Each breed of dog has their own unique personalities and health care needs that need to be taken into consideration.
Petplan takes a look at the things any potential owner should be aware of when considering a Labrador Retriever…
Original use of breed:
In the 17th century, the Duke of Buccleuch and the Earl of Home brought the first Labrador Retrievers to England from Newfoundland for use as gun dogs.
Later the Earl of Malmesbury bred them to retrieve downed birds in waterfowl hunting.
Today they make great pets, and fantastic guide dogs, police and military dogs, due to their intelligent demeanour and eagerness to please.
The life expectancy of a healthy Labrador Retriever is between ten and twelve years. However, one Retriever who died in 1963 is thought to have lived until the age of 27 years!
Labrador Retrievers are generally energetic, playful, intelligent, and usually get on well with humans and other dogs.
They make good family companions and are very good with kids, as they are submissive, loyal, loving and enjoy pleasing their owners.
However, as adults they are very strong. Therefore it’s best to ensure that they are well trained to heel and obey other basic commands when they are still puppies.
How much exercise do Labrador Retrievers need?
This particular breed of dog is high-spirited and need lots of exercise. This means that if your idea of a strenuous work-out is a leisurely walk around the block, then it would probably be a good idea to steer clear.
They relish brisk walks and running alongside you as you cycle. They particularly enjoy swimming and fetching games.
Labrador Retrievers gain weight very easily, so it’s important to not over-feed them. Ensure you follow the pet food’s recommended daily allowance by measuring out their food.
They also tend to eat quickly without chewing their food! Many pet food manufacturers offer dry diets that are formulated to specific shapes that help to encourage chewing and slow ingestion.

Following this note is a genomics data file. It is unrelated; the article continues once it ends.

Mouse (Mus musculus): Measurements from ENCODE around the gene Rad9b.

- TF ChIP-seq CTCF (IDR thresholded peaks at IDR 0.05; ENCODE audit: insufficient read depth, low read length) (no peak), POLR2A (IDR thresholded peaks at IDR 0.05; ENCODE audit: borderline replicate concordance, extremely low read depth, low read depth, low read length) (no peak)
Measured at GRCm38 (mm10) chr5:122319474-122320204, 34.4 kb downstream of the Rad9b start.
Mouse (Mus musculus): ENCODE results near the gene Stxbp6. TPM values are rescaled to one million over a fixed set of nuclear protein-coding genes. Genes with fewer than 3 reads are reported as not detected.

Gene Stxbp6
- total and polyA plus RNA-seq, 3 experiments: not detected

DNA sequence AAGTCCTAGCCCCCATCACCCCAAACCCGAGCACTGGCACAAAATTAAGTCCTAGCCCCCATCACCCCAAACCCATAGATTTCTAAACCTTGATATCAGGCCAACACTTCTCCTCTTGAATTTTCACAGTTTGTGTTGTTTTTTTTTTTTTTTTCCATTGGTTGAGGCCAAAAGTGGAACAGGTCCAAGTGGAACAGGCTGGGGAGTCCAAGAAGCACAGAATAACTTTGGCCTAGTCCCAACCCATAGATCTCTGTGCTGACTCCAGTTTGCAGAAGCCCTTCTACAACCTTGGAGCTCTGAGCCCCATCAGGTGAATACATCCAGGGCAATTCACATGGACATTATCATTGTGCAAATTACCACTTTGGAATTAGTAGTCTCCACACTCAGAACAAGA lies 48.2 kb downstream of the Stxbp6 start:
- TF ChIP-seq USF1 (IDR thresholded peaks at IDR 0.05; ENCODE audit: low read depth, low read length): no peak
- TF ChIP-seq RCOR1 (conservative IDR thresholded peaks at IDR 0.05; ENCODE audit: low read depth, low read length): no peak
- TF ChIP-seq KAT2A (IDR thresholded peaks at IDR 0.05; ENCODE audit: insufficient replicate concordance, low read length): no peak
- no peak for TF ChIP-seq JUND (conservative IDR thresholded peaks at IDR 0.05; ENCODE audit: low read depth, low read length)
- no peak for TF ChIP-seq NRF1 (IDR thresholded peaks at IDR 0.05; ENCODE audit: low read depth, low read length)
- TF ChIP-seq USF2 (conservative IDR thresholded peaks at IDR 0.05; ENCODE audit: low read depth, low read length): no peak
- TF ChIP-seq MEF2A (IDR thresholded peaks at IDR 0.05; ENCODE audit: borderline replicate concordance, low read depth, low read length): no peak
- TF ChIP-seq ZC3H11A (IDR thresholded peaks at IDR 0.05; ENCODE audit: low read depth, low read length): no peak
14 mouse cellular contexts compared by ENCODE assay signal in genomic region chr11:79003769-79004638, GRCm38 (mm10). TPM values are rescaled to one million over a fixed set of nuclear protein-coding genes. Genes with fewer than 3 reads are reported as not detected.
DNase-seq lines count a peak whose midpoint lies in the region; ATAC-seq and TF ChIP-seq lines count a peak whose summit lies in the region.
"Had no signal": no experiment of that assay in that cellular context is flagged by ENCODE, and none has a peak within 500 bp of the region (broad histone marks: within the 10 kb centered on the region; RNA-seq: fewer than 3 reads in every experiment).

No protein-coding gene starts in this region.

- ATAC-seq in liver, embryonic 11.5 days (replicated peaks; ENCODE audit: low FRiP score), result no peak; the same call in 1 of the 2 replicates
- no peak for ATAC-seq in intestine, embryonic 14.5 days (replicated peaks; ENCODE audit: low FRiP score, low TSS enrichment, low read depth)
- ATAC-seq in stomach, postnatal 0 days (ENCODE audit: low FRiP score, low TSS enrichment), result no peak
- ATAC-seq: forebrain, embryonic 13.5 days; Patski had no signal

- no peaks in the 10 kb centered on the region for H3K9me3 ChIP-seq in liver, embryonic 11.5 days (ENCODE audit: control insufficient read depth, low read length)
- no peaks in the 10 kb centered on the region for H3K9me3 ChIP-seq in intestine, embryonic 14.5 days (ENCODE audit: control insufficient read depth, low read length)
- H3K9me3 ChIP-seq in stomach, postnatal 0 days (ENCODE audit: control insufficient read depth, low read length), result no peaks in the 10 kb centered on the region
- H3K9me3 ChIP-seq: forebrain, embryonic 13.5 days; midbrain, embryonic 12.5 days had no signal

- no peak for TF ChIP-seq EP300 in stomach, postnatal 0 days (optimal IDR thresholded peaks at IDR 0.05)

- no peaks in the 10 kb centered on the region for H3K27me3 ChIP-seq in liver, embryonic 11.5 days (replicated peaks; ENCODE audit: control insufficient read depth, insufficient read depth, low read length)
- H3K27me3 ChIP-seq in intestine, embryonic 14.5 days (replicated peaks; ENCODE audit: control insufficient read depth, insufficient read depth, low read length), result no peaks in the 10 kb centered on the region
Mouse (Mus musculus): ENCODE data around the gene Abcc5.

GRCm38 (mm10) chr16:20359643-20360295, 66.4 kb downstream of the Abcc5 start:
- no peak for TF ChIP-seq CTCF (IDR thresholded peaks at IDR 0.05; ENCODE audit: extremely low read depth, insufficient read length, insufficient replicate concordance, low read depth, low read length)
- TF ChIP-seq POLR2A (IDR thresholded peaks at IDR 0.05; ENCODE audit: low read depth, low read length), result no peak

It’s best to feed grown Labrador Retrievers twice a day. However, this varies with age – while puppies are growing they may need feeding up to four times a day.
Petplan vet Brian Faulkner has produced this short video about body scoring your dog to ensure your pet always remains at their optimum weight regardless of their breed.
Potential Labrador health problems
All breeds of dog can have health problems – things like cancer and heart disease affect them just as they do humans. However, there are also issues that are particular to certain breeds. Labrador Retrievers can be prone to the following conditions:
like most large dog breeds, Labrador Retrievers can be prone to Hip Dysplasia. This is an inherited illness that causes abnormal formation of the hip joint. This often leads to instability and arthritis, and eventually to pain and lameness.
As Labrador Retrievers have long floppy ears, bacteria and infection can breed in the warm, moist space underneath. It’s a good idea to clean your dog’s ears frequently.
this throat condition can affect middle-aged and elderly Labrador Retrievers. This partly freezes the voice box, and can result in muffled barks, loud or belaboured breathing, and less stamina for physical activities. This can be fatal and often requires surgical treatment.
Do you have a Labrador Retriever? Let Petplan know what you’ve learned from your time with these great dogs…